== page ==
‘The Man in the High Castle’ Review: Amazon’s Alternate-History Thriller Is a Beautiful Nightmare

Frank Spotnitz’s adaptation of Philip K. Dick novel is expertly executed

A compulsively compelling series that grows richer and more emotionally nuanced as it gains momentum, “The Man in the High Castle” milks its provocative what-if premise for plenty of smart suspense and subtle shading. Based on Philip K. Dick‘s 1962 dystopian novel that imagined what became of America after Germany won World War II, this Amazon Studios drama crafts its nightmare scenario with consistently imaginative detail, but the show’s real highlight is its deft weaving between storylines, resulting in a nicely paced, endlessly engrossing saga.

Amazon made the first six episodes of the show’s 10-episode run available to critics, a wise move considering that some patience is required for this series’ cumulative power and ambition to sink in. Not that “The Man in the High Castle” doesn’t grab viewers from the start: We open on an alternative 1962 in which the Germans and Japanese have carved up the conquered America between themselves. (The Midwest and East Coast are now the Greater Nazi Reich, while the West Coast has been renamed the Japanese Pacific States, with a Neutral Zone in between.) But with an aging Hitler’s health failing, the brittle truce between the two nations could collapse, leading to new bloodshed.

As gripping as the show’s setup is, setting the stage for plenty of clever and disturbing tweaks on 1960s American life, showrunner Frank Spotnitz foregrounds his diverse characters, letting their personal dramas drive the plot. In San Francisco, the beautiful Juliana (Alexa Davalos) receives a smuggled 16mm film from her half-sister Trudy who’s part of an underground American resistance. After authorities kill Trudy, Juliana hops a bus to complete her sister’s mission, which was to transport the mysterious film to an unknown contact in the Neutral Zone. Meanwhile, Joe (Luke Kleintank), a young New Yorker posing as part of the resistance, is actually working for the Nazis, specifically the icily villainous Obergruppenführer John Smith (Rufus Sewell), and his latest orders put him on a collision course with Juliana.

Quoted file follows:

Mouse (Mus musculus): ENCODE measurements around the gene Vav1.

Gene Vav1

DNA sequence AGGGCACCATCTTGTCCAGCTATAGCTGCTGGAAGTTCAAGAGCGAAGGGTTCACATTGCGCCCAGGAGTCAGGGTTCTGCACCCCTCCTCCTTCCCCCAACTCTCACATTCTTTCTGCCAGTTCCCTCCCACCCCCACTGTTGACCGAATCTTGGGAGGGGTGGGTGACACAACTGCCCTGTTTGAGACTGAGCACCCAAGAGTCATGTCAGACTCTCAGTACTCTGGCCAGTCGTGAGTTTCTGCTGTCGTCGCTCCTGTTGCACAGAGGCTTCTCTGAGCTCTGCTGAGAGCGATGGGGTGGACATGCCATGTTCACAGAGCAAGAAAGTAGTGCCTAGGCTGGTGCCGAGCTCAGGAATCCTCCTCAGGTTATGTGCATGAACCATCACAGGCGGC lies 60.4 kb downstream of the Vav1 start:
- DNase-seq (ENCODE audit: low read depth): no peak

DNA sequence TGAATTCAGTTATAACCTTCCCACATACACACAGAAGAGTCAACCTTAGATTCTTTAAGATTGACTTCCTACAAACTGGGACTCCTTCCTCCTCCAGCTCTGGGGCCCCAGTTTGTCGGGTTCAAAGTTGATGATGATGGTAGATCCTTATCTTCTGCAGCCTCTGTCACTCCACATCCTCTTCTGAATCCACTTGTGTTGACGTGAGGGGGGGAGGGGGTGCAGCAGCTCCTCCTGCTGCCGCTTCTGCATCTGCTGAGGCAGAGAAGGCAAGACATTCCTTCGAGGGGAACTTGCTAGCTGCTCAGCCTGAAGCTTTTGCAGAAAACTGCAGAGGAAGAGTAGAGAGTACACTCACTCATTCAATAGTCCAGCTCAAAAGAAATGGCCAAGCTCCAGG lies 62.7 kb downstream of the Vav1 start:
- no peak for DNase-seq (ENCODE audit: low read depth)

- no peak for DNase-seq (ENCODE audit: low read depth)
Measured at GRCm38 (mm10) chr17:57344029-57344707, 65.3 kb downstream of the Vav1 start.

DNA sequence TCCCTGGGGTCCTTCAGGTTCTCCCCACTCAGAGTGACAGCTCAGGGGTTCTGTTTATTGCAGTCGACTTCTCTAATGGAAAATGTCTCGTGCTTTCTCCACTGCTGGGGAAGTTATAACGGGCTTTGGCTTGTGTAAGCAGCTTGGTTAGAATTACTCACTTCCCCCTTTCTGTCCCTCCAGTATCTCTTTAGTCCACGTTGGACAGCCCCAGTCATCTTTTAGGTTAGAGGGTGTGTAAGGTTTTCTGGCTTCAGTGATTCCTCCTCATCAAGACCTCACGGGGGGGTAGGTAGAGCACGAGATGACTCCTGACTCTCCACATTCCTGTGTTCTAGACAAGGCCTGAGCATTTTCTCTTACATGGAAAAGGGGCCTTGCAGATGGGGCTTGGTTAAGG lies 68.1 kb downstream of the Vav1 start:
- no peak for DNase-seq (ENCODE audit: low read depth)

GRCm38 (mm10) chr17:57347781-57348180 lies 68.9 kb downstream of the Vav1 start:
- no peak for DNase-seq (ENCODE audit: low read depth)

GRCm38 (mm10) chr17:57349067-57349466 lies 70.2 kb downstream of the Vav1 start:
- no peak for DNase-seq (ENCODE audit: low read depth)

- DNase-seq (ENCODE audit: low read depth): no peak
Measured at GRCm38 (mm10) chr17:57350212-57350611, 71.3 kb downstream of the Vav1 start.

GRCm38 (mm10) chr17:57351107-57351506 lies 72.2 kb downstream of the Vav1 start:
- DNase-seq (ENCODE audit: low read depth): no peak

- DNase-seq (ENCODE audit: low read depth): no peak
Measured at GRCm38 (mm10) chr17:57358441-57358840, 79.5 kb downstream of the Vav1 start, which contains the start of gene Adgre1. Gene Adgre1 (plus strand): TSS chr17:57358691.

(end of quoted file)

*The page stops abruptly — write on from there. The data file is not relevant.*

Those are just three of the characters that bring “The Man in the High Castle” to life, as Spotnitz and his writers shift effortlessly between different narrative strands, which also include opaque political machinations being conducted by Japan’s trade minister (a marvelously tight-lipped Cary-Hiroyuki Tagawa), the relentless pursuit of resistance fighters by Inspector Kido (Joel de la Fuente), and the traumatic transformation that befalls Juliana’s pacifist artist boyfriend Frank (Rupert Evans) once Kido detains him for questioning. It’s a testament to the show’s skillfulness that when individual characters end up bumping into each others’ storylines, it never feels contrived but, instead, creates a sense of shared destiny that these divergent personalities have all been drawn into the same grand drama in which three nations’ fate hangs in the balance.

Despite the potentially paranoia-inducing subject matter, “The Man in the High Castle” isn’t particularly alarmist or hysterical, the show preferring to let the implications of its conceit slowly descend onto the viewer — much like the silent ashes of the bodies the Nazis have incinerated, which float through the sky in one particularly chilling moment. And because the show is set in 1962, the producers make room for casual critiques of period-specific sexism and bigotry, the twist being that, now, it’s the outsiders who are in the positions of power, not the white Americans.

None of these thematic undertones are presented with thudding obviousness: Even an episode in which John Smith invites Joe into his home to meet his deceptively all-American family manages to make its central point — even sadistic Nazis are people, too — in an offhand, subtle way. Likewise, the performances ground the fantastical premise in realism, with Sewell and de la Fuente first among equals in a cast that expertly keeps their characters’ motivations murky on occasion.

Alongside the show’s disturbing alternative history, the series’ other great hook is the teasing question of the identity of the so-called Man in the High Castle, a shadowy figure who is connected to this 16mm film that, remarkably, contains footage from our reality in which the Allied forces triumphed in World War II. Is this man real? And how does this footage exist if the Axis powers won the war in this alternate reality? Such is the spell that “The Man in the High Castle” weaves that, frankly, those are merely the sixth or seventh most-captivating elements of this crackling series.

“The Man in the High Castle” premieres Friday, Nov. 20 on Amazon.